While Madrid possesses a pretty modern infrastructure, it has preserved the look and feel of many of its historic neighbourhoods and streets. Among its many landmarks, you can find the Royal Palace of Madrid, the Puerta del Sol, and Plaza de España. Over the years some of the emblematic landmarks have changed whilst others have almost stayed the same. In this article, you can see the changes these famous landmarks have experienced over the last 60 years.
The Puerta del Sol (Spanish for “Gate of the Sun”) is one of the best known and busiest places in Madrid. This is the centre (Km 0) of the radial network of Spanish roads. The square also contains the famous clock whose bells mark the traditional eating of the Twelve Grapes and the beginning of a new year. The New Year’s celebration has been broadcast live on national television since December 31, 1962.
Plaza de España (or “Spain Square” in English) is a large square, and popular tourist destination, located in central Madrid, at the western end of the Gran Vía. It features a monument to Miguel de Cervantes Saavedra, and is bordered by two of Madrid’s most prominent skyscrapers. On the picture, you can see the Don Quixote monument has changed places and that there used to be wide path in-between the two monuments.
The Sabatini Gardens (in Spanish: Jardines de Sabatini) are part of the Royal Palace in Madrid, Spain, and were opened to the public by King Juan Carlos I in 1978. They honor the name of Francesco Sabatini (1722–1797), an Italian architect of the 18th century who designed the garden. The gardens have a formal Neoclassic style, consisting of well-sheared hedges, in symmetric geometrical patterns, adorned with a pool, statues, and fountains, with trees also arranged in a symmetrical geometric shape.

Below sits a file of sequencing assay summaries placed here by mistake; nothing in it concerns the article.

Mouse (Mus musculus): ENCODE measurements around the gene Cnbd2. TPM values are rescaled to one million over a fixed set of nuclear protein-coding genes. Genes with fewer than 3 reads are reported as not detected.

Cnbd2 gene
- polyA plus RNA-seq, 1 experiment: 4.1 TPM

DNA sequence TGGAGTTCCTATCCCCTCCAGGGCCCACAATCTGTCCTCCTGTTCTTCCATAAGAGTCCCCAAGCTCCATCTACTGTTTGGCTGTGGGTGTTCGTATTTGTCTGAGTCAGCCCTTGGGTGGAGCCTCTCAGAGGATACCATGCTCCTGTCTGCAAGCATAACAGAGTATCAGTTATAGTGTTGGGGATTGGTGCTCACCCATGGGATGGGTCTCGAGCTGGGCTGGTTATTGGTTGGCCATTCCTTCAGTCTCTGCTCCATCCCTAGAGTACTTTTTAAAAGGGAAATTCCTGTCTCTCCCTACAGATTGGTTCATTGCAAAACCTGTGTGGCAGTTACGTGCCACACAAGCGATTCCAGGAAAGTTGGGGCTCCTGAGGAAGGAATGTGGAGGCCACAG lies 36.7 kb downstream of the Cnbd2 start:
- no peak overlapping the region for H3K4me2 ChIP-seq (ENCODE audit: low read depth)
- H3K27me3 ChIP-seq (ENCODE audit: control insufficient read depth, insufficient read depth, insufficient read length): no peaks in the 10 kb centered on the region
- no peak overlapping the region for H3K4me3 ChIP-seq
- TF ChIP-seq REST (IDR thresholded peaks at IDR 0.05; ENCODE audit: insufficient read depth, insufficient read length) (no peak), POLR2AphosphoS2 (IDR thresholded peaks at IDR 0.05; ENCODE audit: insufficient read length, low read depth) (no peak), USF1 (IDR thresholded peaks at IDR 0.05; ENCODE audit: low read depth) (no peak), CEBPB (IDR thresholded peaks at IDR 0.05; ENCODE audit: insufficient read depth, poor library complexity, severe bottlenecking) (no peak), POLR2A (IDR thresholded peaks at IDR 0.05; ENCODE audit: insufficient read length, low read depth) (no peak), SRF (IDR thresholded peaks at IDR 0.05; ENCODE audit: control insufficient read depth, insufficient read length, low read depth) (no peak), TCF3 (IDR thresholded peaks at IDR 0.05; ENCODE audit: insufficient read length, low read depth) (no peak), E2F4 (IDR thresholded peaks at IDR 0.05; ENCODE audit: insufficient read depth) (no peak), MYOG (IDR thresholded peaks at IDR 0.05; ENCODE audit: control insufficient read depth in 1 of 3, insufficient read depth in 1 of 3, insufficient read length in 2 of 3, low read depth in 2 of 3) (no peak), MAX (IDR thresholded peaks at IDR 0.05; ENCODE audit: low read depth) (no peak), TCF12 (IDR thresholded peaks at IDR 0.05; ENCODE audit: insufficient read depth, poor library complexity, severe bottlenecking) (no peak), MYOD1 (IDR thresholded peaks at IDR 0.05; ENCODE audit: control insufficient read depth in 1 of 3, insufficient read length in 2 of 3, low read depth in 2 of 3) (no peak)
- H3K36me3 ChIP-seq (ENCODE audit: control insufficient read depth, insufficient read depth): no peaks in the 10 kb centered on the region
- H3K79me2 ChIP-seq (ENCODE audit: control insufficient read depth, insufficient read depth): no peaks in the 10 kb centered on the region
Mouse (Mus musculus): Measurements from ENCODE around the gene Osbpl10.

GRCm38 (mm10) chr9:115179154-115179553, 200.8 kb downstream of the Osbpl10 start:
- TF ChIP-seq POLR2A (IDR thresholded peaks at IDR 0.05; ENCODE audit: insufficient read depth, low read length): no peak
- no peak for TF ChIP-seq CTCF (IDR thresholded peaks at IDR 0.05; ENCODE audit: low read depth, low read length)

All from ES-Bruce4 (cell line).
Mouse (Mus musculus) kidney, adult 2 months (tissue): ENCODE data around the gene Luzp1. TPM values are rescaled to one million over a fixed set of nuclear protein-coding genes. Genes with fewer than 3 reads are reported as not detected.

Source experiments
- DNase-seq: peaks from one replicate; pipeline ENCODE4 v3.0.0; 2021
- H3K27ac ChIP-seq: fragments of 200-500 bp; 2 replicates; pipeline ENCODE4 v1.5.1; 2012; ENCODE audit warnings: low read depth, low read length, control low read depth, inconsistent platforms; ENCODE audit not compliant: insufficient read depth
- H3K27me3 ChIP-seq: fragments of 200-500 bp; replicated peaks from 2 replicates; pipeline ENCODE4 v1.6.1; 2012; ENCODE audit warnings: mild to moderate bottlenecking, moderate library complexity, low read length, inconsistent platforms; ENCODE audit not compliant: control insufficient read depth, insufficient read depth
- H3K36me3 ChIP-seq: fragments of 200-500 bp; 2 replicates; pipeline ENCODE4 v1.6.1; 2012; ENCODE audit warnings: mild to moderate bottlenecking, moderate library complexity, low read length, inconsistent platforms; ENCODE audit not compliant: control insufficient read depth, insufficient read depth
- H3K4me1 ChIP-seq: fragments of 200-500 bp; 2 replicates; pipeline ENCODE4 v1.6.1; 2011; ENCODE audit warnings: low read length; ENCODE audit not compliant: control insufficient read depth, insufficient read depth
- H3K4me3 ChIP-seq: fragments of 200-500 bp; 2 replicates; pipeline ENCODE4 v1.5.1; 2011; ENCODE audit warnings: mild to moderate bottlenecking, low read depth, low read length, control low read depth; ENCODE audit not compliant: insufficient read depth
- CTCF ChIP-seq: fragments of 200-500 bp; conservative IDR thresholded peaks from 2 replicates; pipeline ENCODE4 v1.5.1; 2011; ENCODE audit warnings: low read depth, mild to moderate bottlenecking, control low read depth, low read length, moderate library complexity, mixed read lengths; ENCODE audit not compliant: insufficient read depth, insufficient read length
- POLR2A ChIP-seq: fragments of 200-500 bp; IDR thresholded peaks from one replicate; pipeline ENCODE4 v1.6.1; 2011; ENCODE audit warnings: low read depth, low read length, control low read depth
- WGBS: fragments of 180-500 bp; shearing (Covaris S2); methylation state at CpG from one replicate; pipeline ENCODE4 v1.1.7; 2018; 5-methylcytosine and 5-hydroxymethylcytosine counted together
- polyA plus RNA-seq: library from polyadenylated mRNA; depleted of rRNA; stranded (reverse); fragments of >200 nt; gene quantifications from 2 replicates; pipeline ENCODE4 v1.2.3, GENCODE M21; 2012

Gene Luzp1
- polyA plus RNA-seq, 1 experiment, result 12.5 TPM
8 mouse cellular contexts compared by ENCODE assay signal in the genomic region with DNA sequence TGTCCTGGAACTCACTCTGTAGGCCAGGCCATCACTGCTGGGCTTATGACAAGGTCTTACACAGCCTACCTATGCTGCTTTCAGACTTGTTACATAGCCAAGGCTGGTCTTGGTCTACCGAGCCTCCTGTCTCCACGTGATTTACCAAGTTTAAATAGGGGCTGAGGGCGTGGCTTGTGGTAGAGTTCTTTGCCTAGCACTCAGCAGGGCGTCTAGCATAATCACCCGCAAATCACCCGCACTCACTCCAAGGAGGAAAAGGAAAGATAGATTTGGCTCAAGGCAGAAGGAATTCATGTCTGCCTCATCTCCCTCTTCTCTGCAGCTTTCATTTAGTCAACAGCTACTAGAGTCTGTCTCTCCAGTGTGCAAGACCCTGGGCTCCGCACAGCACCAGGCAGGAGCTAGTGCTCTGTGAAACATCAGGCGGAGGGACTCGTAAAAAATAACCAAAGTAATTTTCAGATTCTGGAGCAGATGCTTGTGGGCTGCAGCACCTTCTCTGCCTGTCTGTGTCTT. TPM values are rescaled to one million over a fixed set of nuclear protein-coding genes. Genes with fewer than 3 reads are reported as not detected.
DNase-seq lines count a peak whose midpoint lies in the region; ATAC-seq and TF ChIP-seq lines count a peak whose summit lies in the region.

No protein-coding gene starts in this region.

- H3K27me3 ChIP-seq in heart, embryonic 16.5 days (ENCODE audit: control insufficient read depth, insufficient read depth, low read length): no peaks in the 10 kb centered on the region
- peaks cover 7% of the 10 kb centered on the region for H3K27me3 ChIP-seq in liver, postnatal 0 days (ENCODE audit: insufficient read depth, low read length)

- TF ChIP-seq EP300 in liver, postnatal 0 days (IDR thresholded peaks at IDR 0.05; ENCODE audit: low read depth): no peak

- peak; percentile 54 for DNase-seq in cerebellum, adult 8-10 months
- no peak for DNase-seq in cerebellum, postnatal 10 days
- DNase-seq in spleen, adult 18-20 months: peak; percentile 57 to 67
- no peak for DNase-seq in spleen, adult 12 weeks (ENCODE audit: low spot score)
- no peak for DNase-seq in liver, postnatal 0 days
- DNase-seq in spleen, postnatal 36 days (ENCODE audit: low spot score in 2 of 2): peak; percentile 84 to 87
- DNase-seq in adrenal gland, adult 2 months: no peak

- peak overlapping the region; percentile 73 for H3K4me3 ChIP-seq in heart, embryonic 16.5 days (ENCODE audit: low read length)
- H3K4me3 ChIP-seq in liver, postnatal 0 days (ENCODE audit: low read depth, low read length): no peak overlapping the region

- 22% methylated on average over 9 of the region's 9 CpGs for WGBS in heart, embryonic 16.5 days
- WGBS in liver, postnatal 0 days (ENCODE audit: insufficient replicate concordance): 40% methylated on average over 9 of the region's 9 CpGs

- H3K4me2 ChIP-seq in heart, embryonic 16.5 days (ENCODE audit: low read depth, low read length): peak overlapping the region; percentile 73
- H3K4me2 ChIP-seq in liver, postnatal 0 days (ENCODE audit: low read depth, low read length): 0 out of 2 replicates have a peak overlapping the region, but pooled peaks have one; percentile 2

The statues are those of Spanish kings, not intended originally to even grace a garden, but originally they were meant to be placed on top of the palace but as they weighted too much they were finally placed below. On the new picture, you can also see the Torre de Madrid that measures 142 metres in height, has 36 floors and was constructed between 1954 and 1957.
The Palacio Real de Madrid (literally: Royal Palace of Madrid) is the official residence of the Spanish Royal Family at the city of Madrid, but is only used for state ceremonies. King Felipe VI and the Royal Family do not reside in the palace, choosing instead the more modest Palacio de la Zarzuela on the outskirts of Madrid. The palace is owned by the Spanish State and administered by the Patrimonio Nacional, a public agency of the Ministry of the Presidency.
Long before Madrid became the capital of Spain, Emir Mohamed I chose Magerit (the city’s Arabic name) as the site for a fortress to protect Toledo from the advancing Christians. The building was eventually used by the Kings of Castille until finally becoming what would be known as the Antiguo Alcázar (Old Fortress) in the 14th century. Charles I and his son Philip II turned the building into a permanent residence for the Spanish royal family. However, in 1734 a fire burnt the Palace of the Austrias to the ground, and Philip V ordered the construction of the palace that stands today.
Construction spanned the years 1738 to 1755 and followed a Berniniesque design by Filippo Juvarra and Giovanni Battista Sacchetti in cooperation with Ventura Rodríguez, Francesco Sabatini, and Martín Sarmiento. Charles III first occupied the new palace in 1764.
The last monarch who lived continuously in the palace was Alfonso XIII, although Manuel Azaña, president of the Second Republic, also inhabited it, making him the last head of state to do so. During that period the palace was known as “Palacio Nacional”. There is still a room next to the Real Capilla, which is known by the name “Office of Azaña”.